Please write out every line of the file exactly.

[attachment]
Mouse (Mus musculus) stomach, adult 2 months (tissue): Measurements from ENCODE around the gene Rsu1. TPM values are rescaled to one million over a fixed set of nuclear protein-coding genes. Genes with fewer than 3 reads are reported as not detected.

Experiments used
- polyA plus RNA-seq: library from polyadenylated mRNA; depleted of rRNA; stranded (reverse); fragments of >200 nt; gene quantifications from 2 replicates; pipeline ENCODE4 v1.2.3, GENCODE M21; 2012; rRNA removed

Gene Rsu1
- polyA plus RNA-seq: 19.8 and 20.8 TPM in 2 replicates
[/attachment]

Mouse (Mus musculus) stomach, adult 2 months (tissue): Measurements from ENCODE around the gene Rsu1. TPM values are rescaled to one million over a fixed set of nuclear protein-coding genes. Genes with fewer than 3 reads are reported as not detected.

Experiments used
- polyA plus RNA-seq: library from polyadenylated mRNA; depleted of rRNA; stranded (reverse); fragments of >200 nt; gene quantifications from 2 replicates; pipeline ENCODE4 v1.2.3, GENCODE M21; 2012; rRNA removed

Gene Rsu1
- polyA plus RNA-seq: 19.8 and 20.8 TPM in 2 replicates